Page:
These are some of the most popular books about rebirth and karma
Learn about karma and reincarnation from the perspective of Buddhism, Theosophy and Hinduism. But also based on the science of past life memories of children and regression.
I’ll start with a bit of a cheat: my own book on Karma: Essays on Karma. In it I discuss both the Buddhist and the Theosophical perspectives on karma.
Karma and predestination – do we have free will or is everything predetermined? That is my main theme in answering the basic questions westerners ask when it comes to karma, as well as common misconceptions.
Because I’m obviously biased, I’ll stop now and only repeat one of the user reviews the book got on Amazon.
First, the essays are thoughtful, not just undigested regurgitations of cliches about karma. You can tell she has pondered the concepts well to understand them and has made them her own.
Second, she is well informed. She not only discusses ideas of her preferred Tibetan Buddhism, but also the concepts of Theravada and Mahayana Buddhism, as well as Hindu and Theosophic interpretations.
Perhaps most importantly, she takes a practical approach. Karma is not just a theory, but a universal law which thoughtful people use to guide their actions to yield the best outcomes in their lives–skillful action as the Thai Forest monks say.
Also important is her understanding a karma having its wellsprings in the mind. It is psychological first, as thoughts are the foundation of actions. Change the mind, change the karma.
Since she approaches the subject from such a broad perspective, viewing the simple yet complex ideas from different angles, a reader can come to a fuller understanding of the subject.
Well worth reading.
Elizabeth Clare Prophet on reincarnation
Elizabeth Claire Prophet has a very simple style of writing. Her books are a great introduction into alternative spirituality.
A classic. Like all Elizabeth Clare Prophet’s books, this one is easy to read and gives a good introduction into the topic from a Western Esoteric perspective.
One of the favorites with readers of a previous version of this article. The main debate among people who believe in karma is whether this involves semi-automatic spiritual evolution. Theosophists started this idea and Elizabeth Clare Prophet also teaches it.
This book introduces the subject of reincarnation and karma by looking at the past. But this book quickly becomes practical: how does that help you understand with your present life better? What lessons do you need to learn – and how can you best make sure you don’t repeat the mistakes of the past?
Reincarnation from a Hindu / Yoga philosophic perspective.
Selected from his many writings this text goes into a subject at the heart of Indian spirituality: reincarnation and karma. Paramhansa Yogananda puts the subject in the context of our souls journey, but also goes into important questions like poverty, sorrow, suffering, war and so on.
Proof of reincarnation?
There is no such thing. Every ‘proof’ there is can also be explained in other ways. However, since there is also no proof that reincarnation does NOT exist, we can just decide for ourselves.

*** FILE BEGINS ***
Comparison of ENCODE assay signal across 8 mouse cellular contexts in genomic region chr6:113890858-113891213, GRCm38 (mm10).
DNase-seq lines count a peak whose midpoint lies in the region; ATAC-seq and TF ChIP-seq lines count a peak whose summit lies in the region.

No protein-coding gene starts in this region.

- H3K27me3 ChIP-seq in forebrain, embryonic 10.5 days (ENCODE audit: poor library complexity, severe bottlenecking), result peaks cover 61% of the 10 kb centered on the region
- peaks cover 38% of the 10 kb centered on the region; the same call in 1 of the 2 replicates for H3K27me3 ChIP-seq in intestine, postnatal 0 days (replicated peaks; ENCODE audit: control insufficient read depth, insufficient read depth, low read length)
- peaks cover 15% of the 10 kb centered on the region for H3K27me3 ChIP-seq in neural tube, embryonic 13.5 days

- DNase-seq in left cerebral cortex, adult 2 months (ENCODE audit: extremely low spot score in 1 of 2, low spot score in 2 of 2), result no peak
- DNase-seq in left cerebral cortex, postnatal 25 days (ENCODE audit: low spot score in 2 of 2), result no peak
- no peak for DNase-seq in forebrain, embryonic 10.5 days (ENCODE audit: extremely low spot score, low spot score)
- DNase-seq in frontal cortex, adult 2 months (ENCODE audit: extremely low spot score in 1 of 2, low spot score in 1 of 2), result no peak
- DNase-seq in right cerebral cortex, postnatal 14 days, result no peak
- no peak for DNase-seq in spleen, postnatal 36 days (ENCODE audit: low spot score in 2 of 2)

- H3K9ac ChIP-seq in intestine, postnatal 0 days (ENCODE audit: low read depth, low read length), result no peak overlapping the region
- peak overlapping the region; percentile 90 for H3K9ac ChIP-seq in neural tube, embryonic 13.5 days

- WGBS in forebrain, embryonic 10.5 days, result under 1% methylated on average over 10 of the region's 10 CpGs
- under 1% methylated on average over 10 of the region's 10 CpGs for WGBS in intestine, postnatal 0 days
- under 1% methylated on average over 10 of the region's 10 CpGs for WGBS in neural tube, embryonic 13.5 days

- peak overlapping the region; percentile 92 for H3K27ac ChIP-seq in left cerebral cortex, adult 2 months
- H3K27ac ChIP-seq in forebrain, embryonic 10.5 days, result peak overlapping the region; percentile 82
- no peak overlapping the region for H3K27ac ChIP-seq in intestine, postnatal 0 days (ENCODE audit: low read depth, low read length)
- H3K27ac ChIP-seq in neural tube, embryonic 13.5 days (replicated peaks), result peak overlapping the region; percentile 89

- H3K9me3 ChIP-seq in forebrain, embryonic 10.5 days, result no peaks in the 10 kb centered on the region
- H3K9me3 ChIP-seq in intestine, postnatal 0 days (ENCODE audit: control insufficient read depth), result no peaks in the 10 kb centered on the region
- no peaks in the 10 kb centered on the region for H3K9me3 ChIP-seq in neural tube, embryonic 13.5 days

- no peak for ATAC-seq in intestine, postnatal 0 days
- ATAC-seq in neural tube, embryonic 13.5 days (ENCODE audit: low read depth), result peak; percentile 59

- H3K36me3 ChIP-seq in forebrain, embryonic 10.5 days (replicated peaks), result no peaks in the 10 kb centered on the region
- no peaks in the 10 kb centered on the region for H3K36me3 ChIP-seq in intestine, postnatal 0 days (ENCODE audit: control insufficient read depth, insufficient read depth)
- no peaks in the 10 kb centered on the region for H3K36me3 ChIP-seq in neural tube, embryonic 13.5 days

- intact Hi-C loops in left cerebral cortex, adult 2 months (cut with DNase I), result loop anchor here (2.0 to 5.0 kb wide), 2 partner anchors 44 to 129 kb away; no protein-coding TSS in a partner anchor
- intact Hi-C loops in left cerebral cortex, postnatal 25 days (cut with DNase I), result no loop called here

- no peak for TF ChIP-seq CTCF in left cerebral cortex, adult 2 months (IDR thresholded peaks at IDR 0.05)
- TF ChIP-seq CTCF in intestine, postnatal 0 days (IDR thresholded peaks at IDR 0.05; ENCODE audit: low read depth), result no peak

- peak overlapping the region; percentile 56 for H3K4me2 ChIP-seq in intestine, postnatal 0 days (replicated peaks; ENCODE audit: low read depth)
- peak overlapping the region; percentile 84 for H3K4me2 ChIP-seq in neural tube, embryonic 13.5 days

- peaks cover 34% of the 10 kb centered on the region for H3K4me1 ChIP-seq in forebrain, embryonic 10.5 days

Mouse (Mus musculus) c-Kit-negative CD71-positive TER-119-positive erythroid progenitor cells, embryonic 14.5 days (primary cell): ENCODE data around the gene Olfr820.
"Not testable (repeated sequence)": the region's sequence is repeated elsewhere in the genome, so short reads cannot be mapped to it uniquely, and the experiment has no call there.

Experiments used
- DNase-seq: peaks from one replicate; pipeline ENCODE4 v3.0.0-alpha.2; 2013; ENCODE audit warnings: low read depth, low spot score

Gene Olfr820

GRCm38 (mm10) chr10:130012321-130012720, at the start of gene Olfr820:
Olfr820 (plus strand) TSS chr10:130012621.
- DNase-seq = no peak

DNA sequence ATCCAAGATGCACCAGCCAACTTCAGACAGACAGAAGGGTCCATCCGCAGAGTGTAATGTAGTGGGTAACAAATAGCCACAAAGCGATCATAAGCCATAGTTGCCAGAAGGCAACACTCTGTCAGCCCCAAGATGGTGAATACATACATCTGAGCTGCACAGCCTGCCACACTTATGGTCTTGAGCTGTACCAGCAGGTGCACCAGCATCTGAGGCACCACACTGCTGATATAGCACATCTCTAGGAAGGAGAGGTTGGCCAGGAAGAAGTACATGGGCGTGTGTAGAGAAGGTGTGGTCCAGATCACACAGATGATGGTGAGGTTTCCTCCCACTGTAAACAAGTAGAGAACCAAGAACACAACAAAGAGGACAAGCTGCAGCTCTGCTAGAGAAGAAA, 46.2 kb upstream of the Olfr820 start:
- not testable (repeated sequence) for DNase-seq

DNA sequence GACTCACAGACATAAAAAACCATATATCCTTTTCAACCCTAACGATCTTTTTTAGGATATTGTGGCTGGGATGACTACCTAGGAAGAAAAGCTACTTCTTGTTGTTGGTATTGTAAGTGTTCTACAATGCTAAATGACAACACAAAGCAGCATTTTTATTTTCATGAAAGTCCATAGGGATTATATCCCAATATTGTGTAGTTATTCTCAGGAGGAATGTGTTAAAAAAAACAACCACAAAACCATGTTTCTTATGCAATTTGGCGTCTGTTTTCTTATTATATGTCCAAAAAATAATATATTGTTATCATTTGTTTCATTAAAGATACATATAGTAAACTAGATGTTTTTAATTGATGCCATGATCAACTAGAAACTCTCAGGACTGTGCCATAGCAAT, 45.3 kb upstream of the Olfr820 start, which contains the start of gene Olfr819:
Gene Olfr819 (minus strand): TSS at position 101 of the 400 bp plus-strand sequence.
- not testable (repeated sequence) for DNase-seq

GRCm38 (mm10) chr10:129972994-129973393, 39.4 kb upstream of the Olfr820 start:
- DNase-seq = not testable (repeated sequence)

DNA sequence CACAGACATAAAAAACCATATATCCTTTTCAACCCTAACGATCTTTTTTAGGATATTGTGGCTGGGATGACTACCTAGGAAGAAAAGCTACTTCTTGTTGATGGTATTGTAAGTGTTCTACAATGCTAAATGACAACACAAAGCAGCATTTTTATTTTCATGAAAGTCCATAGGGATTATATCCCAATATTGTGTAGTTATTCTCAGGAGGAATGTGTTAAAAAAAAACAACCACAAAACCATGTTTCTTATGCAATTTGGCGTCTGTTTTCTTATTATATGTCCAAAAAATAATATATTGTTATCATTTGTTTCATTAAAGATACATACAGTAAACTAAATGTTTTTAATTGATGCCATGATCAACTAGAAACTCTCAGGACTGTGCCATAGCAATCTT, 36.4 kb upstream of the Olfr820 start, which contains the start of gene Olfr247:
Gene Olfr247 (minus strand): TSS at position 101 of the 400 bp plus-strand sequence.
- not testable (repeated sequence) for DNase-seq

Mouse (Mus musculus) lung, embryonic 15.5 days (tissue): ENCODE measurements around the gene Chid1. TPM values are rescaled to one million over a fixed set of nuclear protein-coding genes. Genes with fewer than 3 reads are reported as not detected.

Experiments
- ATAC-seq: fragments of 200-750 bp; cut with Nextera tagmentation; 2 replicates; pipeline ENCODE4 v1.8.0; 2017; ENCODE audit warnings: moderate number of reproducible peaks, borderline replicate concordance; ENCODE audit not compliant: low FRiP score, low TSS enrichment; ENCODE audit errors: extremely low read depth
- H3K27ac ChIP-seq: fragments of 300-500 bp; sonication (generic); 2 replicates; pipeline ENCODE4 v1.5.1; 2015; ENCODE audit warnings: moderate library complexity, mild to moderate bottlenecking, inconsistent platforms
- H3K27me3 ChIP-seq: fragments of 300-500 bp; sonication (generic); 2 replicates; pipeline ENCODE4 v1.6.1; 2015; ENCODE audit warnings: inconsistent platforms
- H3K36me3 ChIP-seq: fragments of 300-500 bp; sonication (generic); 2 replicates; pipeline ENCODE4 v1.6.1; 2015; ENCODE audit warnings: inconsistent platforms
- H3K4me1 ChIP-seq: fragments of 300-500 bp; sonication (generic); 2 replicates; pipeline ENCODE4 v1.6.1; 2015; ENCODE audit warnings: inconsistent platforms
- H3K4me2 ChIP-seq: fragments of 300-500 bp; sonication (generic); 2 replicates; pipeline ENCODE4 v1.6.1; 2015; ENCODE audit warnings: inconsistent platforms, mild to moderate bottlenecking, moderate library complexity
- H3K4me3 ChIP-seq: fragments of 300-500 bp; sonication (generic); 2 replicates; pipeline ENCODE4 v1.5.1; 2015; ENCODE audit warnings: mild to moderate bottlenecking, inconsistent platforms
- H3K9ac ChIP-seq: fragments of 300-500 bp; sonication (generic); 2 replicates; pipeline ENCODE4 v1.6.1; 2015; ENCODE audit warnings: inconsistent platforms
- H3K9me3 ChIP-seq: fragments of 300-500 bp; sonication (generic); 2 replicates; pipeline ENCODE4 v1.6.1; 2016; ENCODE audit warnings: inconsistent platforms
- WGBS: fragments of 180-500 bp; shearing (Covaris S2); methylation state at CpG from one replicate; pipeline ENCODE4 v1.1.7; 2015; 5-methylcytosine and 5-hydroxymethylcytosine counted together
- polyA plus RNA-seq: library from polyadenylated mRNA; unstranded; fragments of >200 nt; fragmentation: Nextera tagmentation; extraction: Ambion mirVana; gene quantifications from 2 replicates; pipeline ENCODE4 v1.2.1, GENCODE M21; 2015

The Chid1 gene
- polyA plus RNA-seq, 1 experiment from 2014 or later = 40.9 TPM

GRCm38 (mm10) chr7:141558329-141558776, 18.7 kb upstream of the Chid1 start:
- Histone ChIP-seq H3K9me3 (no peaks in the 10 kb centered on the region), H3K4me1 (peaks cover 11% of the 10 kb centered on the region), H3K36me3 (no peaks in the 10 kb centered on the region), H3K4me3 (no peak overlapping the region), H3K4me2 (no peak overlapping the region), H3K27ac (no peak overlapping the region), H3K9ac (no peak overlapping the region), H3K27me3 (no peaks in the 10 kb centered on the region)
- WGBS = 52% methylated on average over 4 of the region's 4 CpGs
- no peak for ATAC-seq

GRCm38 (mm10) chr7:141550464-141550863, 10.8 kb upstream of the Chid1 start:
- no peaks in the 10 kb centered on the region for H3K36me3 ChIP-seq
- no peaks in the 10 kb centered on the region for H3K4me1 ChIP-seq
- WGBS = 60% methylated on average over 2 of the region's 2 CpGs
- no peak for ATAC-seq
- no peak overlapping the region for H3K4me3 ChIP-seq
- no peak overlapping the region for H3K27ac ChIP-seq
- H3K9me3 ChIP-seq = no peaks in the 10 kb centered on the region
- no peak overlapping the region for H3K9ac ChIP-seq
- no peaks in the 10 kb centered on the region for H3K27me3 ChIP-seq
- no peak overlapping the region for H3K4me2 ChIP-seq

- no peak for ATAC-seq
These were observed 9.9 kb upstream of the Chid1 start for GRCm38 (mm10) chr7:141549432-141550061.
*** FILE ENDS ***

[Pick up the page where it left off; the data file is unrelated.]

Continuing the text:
In other words: there is certainly EVIDENCE that we’re reborn.
One of the arguments in favor of reincarnation is that there are young children who remember their past lives.
If you do want proof of reincarnation – this book is the closest you will get. In researching kids who claim to have past life memories, Ian Stevenson walked very controversial ground. In this book he has gathered 20 cases of children who claim this. Stevenson goes into all the circumstances and ticks off all the scientific questions (like were the kids coached etc.).
Looking at the topic of reincarnation from the perspective of evidence and science.
What is it that gets reborn? Does karma make sense without rebirth?
These are only some of the questions Nagapriya asks from the perspective of secular Buddhism.
While karma and reincarnation are topics for all the Indian religions, explaining it from the point of view of Buddhism has one extra disadvantage: the ‘no-soul’ doctrine in Buddhism doesn’t fit easily with the idea that something gets reborn.
This book goes into Buddhist thought and the concepts around karma and rebirth to put all the pieces together. Yes, something reincarnates – but no, it’s not an (eternal) soul.
Your Soul’s Plan
Robert Schwartz’ book is the most popular on this page. It puts your life’s journey and troubles in the perspective of lessons you were meant to learn and meaning you were meant to give to your life.
What I used in my own studies on the topic of Karma
- Imagining Karma: Ethical Transformation in Amerindian, Buddhist, and Greek Rebirth
- Karma and rebirth: Post Classical Developments
- Karma and Rebirth in Classical Indian Traditions
- Karma: Dimensions of Asian Spirituality
This is a classic in the Gelugpa tradition of Tibetan Buddhism. This volume contains a lot besides karma: the whole of the beginning of the path to enlightenment. However that’s not the reason it’s listed here.
If you want to get a good overview of what karma means in Tibetan Buddhism, this really is a great place to start. Just read the chapters on karma (p. 215 and on) and Dependent Arising (p. 315 and on).